Green is good, but so expensive that few consumers opt for green. Subsidy is the key issue and most obviously a matter for economics. Yet, cost-benefit calculations, ‘no free lunch’ presentations and job evaluations are as meat and drink to those with a passion for green. Their argument is that green energy costs are dwarfed by the high costs in failing to save the planet. The minor tragedy is that so much personal energy is squandered in seemingly endless debate. Forget the economics: a resolution can be found in the fundamentals of physics.
Energy can neither be created nor destroyed: power companies transform energy into (more) useful forms. Coal converts water into steam and steam is converted into motion; but not all of the energy in coal goes to steam, and not all of the energy in steam goes to motion. In the processes of transformation, energy is ‘lost’ because part of the conversion is into non-usable forms. Technical efficiency is measured by those percentage losses. The PC argument is that non-green conversions lose too much energy by conversions that are harmful: carbon emissions, environmental pollution, nuclear waste and so on. (The economic argument is for such costs – ‘externalities’ – to be factored into prices charged to consumers. That argument is not disputed but, given the complexity of those evaluations, those issues are left for others to pursue; but see below.)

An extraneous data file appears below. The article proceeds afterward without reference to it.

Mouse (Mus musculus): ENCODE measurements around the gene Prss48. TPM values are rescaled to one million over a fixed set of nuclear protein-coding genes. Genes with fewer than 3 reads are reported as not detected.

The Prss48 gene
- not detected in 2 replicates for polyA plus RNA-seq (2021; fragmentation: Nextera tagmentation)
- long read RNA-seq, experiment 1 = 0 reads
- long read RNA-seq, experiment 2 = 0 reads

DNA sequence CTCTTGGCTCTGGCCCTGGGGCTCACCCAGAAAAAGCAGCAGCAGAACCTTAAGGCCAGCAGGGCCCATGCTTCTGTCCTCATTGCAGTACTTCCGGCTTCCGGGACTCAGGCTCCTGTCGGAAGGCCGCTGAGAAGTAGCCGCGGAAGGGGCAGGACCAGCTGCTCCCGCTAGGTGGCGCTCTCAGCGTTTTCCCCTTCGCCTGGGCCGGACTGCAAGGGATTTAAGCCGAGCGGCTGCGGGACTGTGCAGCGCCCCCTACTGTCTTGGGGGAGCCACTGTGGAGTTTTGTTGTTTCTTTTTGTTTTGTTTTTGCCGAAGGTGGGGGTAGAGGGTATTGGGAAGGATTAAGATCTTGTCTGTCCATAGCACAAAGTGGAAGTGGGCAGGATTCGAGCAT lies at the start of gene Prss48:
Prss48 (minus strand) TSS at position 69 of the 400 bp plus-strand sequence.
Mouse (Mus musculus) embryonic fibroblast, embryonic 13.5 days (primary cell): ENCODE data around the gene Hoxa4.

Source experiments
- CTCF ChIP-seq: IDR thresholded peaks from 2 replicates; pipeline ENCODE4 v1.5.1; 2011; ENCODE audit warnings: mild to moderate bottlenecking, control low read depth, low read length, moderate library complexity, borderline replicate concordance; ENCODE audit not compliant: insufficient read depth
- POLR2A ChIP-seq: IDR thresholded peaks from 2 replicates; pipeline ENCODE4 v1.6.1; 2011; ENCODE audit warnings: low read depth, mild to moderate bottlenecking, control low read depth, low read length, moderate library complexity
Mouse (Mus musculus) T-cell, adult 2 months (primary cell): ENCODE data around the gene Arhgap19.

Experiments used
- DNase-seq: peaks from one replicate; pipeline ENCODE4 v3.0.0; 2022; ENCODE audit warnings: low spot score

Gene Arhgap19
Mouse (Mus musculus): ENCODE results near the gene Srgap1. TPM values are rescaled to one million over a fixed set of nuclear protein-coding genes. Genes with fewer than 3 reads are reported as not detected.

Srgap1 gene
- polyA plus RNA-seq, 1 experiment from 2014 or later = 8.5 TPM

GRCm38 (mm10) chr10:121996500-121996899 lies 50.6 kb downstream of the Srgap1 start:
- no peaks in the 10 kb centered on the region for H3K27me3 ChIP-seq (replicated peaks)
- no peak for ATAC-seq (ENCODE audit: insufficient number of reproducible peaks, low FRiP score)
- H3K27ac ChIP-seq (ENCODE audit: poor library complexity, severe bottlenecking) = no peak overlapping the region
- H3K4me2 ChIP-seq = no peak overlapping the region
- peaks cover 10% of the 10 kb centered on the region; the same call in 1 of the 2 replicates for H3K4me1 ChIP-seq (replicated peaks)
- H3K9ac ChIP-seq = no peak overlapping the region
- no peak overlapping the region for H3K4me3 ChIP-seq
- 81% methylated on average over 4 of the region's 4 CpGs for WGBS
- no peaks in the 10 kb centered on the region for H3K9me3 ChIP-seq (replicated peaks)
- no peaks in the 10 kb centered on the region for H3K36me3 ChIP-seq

The efficiency of green processes is presently too low to compete with non-green alternatives. Green requires subsidies, wherein lies the rub: with a subsidy, green changes hue.
Nothing exists, other than as the embodiment of energy. Where that embodiment has an economic value, some part may be expropriated (taxation) and re-allocated (subsidies). Thereby it becomes possible for the unsustainable to be sustained. Yet, while there are individuals capable of lifting you from the ground, by the laws of physics you could never lift yourself. By those same laws, green cannot subsidise itself; and so it must follow that green plus non-green becomes pseudo-green.
The potential for R & D to raise the efficiency of green technology is not denied, which might justify small-scale experimentation. Without that research breakthrough, the diversion of non-green energy to subsidise the production of pseudo-green energy constitutes a drain on the planet’s resources. There lies the potential for a major tragedy.
The ultimate outcome in pushing green subsidies to the limit would be for pseudo-green energy to have expanded, by taking a rising proportion of non-green energy as input, against a background of rising supply costs and falling energy demand. Beyond that interim would have emerged the PC utopia: non-green suppliers would have been driven to extinction (along with their subsidies) with a diminished population supported entirely by high-cost green suppliers. (A moot issue is whether the incorporation of externalities within the price charged to consumers would have directly achieved that same outcome.)